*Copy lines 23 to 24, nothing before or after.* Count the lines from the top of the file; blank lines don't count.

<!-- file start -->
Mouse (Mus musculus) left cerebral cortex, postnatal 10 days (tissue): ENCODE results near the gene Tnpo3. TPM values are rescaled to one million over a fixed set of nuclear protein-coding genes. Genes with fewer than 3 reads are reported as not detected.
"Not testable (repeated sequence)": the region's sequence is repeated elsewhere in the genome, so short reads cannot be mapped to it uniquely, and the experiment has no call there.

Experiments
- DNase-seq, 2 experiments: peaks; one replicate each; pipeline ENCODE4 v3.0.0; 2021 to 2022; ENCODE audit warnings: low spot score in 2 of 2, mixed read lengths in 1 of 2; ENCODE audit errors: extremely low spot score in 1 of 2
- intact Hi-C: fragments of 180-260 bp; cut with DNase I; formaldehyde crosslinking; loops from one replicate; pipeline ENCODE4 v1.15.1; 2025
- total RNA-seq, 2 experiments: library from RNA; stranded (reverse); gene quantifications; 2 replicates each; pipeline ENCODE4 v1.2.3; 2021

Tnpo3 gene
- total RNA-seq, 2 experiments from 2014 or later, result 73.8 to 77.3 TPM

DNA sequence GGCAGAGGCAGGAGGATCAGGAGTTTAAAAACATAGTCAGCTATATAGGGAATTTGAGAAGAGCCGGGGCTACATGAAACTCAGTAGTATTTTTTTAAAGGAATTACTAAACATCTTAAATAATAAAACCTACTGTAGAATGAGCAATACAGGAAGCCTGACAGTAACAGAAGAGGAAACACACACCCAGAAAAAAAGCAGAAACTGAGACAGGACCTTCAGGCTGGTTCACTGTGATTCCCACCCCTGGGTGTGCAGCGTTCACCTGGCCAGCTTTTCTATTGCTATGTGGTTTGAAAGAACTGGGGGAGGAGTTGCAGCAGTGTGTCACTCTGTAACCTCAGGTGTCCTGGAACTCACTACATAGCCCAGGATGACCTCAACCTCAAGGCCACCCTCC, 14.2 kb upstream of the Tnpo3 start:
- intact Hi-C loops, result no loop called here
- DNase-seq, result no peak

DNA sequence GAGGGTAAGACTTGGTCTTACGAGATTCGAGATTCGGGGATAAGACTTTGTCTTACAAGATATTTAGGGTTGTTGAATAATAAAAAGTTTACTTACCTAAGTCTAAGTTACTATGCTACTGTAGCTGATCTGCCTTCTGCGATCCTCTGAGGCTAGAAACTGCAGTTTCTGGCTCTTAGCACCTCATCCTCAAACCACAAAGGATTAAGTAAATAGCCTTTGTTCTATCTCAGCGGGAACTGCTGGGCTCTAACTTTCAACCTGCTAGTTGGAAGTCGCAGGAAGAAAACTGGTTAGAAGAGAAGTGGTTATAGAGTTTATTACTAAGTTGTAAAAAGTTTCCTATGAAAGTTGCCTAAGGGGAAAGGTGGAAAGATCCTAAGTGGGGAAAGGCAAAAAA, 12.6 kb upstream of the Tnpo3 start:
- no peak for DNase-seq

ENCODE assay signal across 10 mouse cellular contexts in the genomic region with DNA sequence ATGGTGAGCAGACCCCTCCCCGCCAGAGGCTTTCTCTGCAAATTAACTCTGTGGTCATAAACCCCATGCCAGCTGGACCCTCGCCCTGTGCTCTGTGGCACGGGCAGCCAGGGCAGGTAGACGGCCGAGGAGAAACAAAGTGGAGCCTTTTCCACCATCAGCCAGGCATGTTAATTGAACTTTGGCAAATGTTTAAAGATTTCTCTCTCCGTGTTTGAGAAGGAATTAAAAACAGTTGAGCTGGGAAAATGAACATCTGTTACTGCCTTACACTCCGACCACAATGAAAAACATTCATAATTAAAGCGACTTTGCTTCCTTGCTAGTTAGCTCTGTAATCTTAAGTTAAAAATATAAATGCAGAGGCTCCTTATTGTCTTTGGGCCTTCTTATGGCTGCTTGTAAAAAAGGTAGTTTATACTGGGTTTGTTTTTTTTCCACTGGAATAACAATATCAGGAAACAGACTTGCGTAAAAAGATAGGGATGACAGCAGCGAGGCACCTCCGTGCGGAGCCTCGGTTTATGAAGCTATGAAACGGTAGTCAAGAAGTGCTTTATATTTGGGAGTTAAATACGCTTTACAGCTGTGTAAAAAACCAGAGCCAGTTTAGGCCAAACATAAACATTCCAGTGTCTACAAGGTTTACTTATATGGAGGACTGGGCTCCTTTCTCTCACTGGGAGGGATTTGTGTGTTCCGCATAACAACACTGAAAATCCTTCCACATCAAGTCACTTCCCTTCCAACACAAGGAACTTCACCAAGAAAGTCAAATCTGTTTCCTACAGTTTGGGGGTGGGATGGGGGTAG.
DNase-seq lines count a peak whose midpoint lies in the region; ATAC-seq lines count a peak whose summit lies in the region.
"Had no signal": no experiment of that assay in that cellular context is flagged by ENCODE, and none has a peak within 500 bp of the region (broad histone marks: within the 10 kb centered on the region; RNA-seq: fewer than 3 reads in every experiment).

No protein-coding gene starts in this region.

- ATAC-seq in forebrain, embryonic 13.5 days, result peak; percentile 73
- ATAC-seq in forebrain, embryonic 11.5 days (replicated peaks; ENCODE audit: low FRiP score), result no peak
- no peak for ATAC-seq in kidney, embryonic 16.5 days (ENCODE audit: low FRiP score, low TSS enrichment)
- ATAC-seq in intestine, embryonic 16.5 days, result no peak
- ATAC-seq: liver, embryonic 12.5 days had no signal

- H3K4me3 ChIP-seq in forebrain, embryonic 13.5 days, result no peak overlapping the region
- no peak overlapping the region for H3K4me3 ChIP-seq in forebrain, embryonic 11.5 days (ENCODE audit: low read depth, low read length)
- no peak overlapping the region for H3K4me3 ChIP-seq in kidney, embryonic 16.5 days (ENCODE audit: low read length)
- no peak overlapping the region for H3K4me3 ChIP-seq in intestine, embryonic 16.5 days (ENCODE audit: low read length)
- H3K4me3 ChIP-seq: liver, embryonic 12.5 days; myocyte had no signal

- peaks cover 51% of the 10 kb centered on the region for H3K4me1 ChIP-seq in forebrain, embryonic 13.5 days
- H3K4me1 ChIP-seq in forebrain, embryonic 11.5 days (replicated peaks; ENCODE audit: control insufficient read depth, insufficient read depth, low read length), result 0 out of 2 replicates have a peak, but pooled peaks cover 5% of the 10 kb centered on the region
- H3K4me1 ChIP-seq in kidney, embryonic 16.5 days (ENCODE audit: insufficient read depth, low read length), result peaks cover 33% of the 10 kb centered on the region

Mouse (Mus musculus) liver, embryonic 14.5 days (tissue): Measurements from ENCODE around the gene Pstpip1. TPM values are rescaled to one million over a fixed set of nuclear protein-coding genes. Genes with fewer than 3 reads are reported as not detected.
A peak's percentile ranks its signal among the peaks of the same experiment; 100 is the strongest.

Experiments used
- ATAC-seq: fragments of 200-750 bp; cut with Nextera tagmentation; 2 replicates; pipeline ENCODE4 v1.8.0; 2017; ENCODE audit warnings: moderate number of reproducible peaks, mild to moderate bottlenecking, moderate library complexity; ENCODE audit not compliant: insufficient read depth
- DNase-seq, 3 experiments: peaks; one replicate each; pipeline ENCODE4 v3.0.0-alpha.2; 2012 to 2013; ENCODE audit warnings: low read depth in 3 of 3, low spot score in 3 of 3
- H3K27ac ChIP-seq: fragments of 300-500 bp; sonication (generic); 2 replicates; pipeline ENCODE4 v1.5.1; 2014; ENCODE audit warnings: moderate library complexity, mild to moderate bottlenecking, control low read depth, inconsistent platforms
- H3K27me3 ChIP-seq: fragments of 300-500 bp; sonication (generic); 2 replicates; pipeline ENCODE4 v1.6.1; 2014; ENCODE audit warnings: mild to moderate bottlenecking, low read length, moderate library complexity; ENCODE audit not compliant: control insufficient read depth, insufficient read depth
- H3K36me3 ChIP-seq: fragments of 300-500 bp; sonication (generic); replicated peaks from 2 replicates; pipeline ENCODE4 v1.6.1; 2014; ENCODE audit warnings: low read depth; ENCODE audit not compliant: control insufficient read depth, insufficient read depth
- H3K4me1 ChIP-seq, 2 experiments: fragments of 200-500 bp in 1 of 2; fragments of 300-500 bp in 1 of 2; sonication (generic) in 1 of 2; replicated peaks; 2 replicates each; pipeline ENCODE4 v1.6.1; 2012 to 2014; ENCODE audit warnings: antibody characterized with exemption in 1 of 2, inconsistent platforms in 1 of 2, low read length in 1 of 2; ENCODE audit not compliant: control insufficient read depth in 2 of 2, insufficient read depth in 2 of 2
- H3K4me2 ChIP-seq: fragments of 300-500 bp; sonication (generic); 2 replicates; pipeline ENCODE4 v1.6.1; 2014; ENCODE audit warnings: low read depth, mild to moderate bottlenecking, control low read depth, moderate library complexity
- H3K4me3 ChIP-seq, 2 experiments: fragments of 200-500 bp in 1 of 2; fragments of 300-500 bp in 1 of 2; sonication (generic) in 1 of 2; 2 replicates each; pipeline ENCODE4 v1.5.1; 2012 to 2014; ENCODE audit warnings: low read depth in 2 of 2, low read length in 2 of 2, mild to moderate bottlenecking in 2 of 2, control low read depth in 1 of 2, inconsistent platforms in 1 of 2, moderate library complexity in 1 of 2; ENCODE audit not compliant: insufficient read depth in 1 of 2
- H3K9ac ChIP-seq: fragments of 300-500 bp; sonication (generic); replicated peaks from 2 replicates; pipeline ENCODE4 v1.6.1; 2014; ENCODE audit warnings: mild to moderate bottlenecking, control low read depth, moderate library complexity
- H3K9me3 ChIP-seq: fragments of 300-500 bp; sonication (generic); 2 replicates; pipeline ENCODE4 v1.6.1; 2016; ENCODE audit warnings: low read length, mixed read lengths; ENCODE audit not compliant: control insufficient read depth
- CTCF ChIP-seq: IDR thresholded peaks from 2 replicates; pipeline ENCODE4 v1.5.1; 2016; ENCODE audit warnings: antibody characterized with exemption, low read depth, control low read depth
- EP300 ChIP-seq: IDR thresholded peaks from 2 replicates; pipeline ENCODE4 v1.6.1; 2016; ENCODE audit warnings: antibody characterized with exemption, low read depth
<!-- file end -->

- H3K4me3 ChIP-seq in forebrain, embryonic 13.5 days, result no peak overlapping the region
- no peak overlapping the region for H3K4me3 ChIP-seq in forebrain, embryonic 11.5 days (ENCODE audit: low read depth, low read length)